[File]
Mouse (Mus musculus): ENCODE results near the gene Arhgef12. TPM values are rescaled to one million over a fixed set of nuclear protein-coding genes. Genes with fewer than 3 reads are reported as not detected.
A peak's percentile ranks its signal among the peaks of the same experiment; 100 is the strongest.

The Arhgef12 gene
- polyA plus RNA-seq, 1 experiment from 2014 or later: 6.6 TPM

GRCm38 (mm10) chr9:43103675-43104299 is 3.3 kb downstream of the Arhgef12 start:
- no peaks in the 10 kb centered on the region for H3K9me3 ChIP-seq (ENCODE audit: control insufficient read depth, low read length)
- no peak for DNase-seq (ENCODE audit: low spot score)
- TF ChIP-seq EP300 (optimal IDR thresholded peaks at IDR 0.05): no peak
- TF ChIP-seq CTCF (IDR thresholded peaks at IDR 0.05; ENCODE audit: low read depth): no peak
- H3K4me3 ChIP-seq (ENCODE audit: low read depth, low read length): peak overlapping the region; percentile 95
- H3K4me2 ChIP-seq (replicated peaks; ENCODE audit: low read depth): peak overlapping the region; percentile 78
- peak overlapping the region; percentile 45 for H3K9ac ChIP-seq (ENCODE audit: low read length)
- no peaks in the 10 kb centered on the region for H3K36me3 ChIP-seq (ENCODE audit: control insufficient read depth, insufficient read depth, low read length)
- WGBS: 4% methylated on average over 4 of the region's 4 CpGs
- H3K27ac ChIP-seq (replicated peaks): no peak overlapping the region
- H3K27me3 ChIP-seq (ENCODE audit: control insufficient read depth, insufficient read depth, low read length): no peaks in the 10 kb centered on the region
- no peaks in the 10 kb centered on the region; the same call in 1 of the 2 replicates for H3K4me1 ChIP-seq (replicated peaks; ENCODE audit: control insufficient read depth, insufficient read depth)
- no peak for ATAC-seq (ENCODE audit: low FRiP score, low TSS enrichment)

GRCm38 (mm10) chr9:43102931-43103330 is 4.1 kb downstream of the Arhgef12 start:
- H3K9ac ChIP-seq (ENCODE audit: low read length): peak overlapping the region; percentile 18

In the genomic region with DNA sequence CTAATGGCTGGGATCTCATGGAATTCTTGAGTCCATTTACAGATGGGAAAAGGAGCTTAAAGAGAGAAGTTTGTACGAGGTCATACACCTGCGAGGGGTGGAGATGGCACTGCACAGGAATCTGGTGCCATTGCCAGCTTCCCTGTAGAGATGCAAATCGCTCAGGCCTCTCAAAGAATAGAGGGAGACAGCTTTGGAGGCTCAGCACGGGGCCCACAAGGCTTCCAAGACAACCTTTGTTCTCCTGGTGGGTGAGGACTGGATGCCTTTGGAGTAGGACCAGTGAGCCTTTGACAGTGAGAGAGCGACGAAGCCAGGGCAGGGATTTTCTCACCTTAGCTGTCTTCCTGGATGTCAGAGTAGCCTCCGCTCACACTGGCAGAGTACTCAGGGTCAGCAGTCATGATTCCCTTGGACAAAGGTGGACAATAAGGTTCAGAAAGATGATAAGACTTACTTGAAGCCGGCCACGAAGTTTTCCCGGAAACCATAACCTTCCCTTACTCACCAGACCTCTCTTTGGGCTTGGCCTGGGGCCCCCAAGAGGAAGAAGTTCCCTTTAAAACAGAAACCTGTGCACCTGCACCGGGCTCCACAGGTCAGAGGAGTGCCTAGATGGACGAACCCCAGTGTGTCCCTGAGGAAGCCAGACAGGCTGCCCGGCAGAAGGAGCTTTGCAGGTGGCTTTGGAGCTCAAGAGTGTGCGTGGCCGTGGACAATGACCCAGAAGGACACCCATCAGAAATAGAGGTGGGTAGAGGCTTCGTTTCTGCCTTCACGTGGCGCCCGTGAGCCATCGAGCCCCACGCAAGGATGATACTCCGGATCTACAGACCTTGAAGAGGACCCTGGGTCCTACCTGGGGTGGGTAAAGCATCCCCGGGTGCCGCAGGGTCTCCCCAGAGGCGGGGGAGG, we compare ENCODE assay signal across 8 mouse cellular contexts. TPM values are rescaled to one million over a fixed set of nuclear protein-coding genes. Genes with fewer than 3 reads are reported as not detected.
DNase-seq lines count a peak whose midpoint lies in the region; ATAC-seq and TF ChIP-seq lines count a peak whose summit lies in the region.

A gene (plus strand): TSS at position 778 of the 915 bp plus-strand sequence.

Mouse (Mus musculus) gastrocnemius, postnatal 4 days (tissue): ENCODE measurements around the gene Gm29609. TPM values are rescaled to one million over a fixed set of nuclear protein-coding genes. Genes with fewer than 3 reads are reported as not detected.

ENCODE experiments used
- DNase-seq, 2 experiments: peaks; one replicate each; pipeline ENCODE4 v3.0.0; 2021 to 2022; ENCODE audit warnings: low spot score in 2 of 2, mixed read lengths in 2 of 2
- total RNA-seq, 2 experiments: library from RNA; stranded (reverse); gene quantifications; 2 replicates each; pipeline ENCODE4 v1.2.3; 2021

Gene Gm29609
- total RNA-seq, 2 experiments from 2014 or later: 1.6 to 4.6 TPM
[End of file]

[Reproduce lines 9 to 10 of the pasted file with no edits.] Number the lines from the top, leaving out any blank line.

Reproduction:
- TF ChIP-seq CTCF (IDR thresholded peaks at IDR 0.05; ENCODE audit: low read depth): no peak
- H3K4me3 ChIP-seq (ENCODE audit: low read depth, low read length): peak overlapping the region; percentile 95